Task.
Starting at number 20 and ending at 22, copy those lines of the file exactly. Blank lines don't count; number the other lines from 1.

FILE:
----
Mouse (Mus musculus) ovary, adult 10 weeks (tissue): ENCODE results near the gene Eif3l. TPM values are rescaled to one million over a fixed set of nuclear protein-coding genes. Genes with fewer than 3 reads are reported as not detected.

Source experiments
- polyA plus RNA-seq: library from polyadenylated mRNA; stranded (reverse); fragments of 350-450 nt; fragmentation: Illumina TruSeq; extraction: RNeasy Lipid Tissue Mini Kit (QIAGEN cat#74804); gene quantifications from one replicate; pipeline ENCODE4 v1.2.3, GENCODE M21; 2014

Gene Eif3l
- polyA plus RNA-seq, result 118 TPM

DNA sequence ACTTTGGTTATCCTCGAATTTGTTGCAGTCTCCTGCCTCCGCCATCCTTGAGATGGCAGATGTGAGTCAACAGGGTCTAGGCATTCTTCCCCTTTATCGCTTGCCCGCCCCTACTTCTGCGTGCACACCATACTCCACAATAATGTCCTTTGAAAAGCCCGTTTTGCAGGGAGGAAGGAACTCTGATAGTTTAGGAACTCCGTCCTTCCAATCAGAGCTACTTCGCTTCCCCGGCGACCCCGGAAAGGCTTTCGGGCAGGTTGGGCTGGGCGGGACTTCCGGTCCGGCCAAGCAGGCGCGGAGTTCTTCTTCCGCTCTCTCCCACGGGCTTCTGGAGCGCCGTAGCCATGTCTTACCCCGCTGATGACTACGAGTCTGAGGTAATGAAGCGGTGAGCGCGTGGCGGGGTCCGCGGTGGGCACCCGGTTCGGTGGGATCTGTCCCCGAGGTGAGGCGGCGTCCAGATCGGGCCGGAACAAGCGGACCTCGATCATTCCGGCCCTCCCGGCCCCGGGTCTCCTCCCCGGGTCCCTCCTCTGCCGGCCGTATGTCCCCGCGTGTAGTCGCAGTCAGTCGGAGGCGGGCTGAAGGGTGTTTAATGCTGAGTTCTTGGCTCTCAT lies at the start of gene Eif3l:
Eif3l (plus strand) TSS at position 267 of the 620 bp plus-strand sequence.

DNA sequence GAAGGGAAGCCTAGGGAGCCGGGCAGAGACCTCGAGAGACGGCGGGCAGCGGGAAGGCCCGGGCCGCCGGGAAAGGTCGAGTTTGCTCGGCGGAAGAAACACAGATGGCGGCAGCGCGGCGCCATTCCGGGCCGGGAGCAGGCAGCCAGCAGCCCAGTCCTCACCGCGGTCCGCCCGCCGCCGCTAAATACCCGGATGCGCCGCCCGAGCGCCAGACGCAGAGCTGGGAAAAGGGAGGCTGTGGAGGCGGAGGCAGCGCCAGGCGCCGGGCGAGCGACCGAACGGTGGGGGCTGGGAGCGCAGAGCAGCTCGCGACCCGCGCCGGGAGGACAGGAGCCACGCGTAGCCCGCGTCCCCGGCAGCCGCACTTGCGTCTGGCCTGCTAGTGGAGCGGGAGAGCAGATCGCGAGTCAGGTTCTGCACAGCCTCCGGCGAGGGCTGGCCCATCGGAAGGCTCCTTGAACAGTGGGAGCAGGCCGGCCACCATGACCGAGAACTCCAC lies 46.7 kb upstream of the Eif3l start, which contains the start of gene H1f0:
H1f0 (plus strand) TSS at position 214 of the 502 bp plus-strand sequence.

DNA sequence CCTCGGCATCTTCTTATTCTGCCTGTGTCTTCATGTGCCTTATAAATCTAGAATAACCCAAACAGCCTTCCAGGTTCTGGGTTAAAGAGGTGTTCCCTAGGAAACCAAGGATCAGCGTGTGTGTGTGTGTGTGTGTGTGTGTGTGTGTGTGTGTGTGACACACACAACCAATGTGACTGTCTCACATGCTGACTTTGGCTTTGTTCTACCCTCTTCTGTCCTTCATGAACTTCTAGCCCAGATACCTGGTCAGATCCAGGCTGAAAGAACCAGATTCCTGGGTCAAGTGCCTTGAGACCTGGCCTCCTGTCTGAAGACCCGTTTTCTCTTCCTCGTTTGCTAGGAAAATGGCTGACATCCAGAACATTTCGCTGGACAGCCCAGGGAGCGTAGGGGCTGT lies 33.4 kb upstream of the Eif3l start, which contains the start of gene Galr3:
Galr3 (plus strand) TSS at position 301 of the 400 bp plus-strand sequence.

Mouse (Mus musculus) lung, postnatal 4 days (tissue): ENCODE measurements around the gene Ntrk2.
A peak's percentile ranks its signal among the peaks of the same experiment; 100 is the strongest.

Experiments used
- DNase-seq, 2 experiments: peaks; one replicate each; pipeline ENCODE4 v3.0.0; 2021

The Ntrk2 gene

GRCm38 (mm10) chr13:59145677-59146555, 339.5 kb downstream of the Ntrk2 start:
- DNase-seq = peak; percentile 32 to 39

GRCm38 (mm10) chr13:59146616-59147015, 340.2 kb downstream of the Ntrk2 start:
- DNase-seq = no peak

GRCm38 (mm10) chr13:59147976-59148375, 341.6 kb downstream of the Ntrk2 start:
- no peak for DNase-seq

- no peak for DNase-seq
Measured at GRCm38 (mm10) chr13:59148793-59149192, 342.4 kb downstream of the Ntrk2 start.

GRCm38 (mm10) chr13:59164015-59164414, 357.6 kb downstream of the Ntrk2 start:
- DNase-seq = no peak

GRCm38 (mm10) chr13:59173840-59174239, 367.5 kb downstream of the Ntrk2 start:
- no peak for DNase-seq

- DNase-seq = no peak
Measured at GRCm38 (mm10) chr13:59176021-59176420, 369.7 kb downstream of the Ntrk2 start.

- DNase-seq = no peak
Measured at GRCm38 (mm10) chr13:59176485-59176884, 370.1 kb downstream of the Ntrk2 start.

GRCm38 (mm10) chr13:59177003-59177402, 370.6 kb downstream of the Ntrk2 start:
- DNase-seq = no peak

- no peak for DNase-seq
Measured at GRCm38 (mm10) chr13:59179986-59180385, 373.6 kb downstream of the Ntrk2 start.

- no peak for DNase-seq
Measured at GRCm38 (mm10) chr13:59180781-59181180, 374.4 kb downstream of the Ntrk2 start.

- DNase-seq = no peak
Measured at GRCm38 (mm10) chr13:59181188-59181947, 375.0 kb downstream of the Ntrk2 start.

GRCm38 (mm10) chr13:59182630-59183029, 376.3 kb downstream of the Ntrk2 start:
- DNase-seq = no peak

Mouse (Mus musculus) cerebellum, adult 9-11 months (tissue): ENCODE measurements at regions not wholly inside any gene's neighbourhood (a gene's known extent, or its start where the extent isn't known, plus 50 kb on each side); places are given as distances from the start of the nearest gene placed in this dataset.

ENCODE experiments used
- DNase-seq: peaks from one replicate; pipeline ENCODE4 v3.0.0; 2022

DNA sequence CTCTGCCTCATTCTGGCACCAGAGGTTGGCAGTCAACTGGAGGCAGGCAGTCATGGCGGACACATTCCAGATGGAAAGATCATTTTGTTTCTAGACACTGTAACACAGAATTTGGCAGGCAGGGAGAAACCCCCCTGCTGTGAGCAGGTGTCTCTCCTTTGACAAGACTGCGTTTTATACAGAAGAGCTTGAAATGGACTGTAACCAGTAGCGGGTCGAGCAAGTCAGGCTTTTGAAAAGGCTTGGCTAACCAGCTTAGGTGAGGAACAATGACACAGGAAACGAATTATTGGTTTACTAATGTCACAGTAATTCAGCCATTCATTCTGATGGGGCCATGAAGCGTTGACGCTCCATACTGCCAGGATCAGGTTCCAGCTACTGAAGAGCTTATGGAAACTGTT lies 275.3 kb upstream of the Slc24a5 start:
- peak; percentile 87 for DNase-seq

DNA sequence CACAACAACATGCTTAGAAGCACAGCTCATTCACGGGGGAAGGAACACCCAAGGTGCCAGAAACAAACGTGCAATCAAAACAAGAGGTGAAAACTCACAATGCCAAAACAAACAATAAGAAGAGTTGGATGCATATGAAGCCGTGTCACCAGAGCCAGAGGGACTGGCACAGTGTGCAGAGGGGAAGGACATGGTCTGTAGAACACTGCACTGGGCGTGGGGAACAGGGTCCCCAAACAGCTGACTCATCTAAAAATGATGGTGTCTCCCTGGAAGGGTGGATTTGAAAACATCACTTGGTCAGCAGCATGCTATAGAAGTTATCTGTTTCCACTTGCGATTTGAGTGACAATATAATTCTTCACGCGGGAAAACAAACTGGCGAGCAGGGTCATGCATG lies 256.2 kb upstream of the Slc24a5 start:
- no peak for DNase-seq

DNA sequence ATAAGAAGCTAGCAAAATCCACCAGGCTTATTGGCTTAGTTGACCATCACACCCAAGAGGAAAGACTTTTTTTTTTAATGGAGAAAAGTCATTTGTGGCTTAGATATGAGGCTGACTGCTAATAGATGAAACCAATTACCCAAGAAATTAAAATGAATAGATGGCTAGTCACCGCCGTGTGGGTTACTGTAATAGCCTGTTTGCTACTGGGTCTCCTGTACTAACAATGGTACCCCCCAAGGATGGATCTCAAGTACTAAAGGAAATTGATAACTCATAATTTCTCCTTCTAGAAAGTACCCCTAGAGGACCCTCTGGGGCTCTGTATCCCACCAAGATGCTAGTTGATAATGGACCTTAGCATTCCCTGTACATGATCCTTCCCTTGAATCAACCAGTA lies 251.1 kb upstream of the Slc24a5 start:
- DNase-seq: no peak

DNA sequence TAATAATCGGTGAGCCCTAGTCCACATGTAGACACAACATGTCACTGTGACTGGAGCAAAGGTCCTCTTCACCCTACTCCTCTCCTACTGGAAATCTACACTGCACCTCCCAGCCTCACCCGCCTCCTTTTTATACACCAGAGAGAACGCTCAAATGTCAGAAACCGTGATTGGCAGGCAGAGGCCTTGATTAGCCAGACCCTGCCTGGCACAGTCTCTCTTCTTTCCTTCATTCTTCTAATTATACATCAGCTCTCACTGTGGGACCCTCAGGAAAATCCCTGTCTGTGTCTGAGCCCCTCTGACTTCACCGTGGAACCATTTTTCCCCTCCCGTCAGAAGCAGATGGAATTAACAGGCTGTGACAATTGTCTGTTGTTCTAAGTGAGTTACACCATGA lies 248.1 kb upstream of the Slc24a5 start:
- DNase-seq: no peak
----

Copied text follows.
- DNase-seq = no peak

GRCm38 (mm10) chr13:59147976-59148375, 341.6 kb downstream of the Ntrk2 start:
- no peak for DNase-seq